The Tasting Panel magazine

April 2013

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Page 26 of 164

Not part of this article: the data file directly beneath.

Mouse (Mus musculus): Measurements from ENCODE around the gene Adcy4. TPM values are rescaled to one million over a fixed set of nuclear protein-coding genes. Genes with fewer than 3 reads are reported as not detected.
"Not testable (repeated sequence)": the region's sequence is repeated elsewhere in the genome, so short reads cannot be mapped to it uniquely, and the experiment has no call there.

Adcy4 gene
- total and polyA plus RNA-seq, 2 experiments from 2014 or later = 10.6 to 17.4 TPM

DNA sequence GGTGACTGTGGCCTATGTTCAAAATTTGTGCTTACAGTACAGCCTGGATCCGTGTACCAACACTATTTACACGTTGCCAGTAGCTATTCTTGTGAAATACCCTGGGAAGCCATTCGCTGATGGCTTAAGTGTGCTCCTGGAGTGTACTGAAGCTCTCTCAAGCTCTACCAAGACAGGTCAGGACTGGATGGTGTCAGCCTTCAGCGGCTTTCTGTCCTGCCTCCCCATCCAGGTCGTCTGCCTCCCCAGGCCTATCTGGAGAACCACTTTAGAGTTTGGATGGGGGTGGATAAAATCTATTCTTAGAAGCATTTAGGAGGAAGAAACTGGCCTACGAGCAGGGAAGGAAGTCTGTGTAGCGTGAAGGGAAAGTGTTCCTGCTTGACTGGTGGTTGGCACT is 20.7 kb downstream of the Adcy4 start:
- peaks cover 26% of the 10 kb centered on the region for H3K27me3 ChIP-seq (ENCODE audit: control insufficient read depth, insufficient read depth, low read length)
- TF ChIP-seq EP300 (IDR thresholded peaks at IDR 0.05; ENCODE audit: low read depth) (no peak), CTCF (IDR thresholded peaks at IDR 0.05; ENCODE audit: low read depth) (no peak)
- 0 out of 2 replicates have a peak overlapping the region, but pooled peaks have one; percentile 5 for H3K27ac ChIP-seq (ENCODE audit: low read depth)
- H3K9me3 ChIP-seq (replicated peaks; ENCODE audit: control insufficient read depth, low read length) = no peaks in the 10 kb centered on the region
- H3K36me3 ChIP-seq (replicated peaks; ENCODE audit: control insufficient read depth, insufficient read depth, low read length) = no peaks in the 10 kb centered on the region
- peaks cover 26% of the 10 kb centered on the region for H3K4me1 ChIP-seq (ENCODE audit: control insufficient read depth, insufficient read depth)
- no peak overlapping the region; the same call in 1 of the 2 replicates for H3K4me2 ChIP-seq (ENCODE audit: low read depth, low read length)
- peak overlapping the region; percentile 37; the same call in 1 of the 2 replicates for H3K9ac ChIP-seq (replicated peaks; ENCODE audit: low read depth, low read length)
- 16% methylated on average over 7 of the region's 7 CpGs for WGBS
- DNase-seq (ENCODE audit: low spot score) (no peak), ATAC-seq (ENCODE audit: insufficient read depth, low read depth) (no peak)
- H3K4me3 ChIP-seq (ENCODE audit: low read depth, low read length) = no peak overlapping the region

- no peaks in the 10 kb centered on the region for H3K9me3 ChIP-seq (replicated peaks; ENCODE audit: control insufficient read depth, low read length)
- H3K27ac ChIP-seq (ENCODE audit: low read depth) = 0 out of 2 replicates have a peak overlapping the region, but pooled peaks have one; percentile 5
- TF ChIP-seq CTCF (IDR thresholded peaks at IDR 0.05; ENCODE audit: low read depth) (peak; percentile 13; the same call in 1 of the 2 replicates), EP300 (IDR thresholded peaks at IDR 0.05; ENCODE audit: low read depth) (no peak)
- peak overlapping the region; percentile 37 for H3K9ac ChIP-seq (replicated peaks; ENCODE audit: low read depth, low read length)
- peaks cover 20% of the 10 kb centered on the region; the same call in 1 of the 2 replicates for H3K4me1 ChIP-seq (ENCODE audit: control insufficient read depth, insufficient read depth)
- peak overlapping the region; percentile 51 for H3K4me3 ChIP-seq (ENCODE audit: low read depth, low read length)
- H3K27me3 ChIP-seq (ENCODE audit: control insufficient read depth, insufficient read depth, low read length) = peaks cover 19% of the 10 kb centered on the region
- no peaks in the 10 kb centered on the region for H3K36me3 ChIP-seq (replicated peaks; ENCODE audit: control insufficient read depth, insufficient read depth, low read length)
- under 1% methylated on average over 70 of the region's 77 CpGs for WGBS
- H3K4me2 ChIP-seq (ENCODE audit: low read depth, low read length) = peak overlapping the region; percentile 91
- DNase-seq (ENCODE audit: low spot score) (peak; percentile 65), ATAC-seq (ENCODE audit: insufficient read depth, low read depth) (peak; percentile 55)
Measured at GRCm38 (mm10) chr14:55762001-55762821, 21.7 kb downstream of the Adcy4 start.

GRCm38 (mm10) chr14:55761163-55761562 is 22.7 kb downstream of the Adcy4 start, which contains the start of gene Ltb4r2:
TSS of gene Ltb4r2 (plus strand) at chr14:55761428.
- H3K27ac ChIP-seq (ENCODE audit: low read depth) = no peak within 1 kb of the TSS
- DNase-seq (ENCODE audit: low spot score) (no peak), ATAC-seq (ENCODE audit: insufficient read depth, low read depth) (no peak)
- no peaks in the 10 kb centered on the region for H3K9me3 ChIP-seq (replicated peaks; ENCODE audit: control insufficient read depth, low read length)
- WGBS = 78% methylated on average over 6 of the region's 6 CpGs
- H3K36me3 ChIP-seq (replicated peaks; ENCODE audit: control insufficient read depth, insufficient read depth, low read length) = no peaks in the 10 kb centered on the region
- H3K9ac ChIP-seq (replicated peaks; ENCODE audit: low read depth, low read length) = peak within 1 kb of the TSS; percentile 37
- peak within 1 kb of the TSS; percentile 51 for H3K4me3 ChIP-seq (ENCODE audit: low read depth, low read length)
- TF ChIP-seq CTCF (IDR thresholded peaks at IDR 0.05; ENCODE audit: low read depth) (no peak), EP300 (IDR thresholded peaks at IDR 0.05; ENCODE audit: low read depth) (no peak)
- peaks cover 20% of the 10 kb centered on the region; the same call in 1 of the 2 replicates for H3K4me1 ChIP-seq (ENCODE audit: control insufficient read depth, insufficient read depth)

SCOTCH REPORT LAVISH, dESIGN-dRIVEN PRESENTATIONS FOR THOSE WITH CASH TO BURN Over-the-Top Scotch by Ian Buxton "B eauty is in the eye of the beholder," or so the saying goes. You might want to bear that in mind when considering this trio of luxury releases. First up is Macallan's The Flask, produced in association with Oakley. Yes, it's a hip flask—but in case this seems a tad retro, and reminiscent of tweed clad gentlemen on a grouse moor, this is apparently the sort of very hip hip flask that you can drop from a helicopter or tow behind your gull-wing Mercedes. Or, should the mood take you, deliver to a naked woman who, for no apparent reason, has chosen to take a bath in the middle of an airfield. That at least is what the promotional video would suggest. However, if I had paid $1,500 for one of the 550 "limited collector's sets" that include a bottle of The Macallan 22 Year All American Sherry Oak, I'm inclined to think I'd be rather more careful with it. On reflection, having failed to identify a need for an "edgy, adventurous" container for my whisky that's "laser welded, wrapped in carbon-fiber composite and clad in aerospace grade aluminium," I believe I'll hold on to my hard-earned cash. Perhaps if I had a lifestyle rather than a simple old life, this might work. Also aspiring to the glamorous and largely unattainable was last year's Johnnie Walker Blue Label collaboration with Porsche Design, which brought us the Blue Label Chiller, Cube and the $150,000 Private Bar. This two-meter-tall stainless steel behemoth requires "state of the art motion sensors to activate its automated opening sequence"—or open it, as we say in English. On release, we were told 50 were to be sold. However, citing "privacy concerns," a Johnnie Walker spokesperson declined to provide any information on current sales. Draw from that what conclusion you will. 26  /  the tasting panel  /  april 2013 However they are not alone in working with car designers (boring old me for thinking that any association with automobiles and alcohol, however tangential, was a no-no). The latest offering to roar onto the test track comes from Chivas Regal and noted Italian styling house Pininfarina apparently united "in their ongoing quest for beauty, harmony and, ultimately, pleasure." The result: three expressions of "The Drop." Two I understand: They're essentially very elegant ways of presenting a bottle of Chivas 18 with or alternatively without glasses (from $140) that presumably will appeal to collectors and fans of interior design. Quite who will buy the third piece is hard to say, but as there are a mere five examples available worldwide, it's presumably not a problem. The Chivas 18 Mascherone by Pininfarina is perhaps best thought of as an objet d'art. Handassembled in Cambiano, Italy it features oak clad in aluminium said to be inspired by the original wooden frame used to refine new automobile shapes. A light, found at the base, brings this artistic 2.35-meter-tall piece to life. Individual pieces will be made to order upon request ($100,000). "All art is quite useless," wrote Oscar Wilde. One hundred and twenty-three years on, could the Scotch whisky industry be trying to remind us of that?

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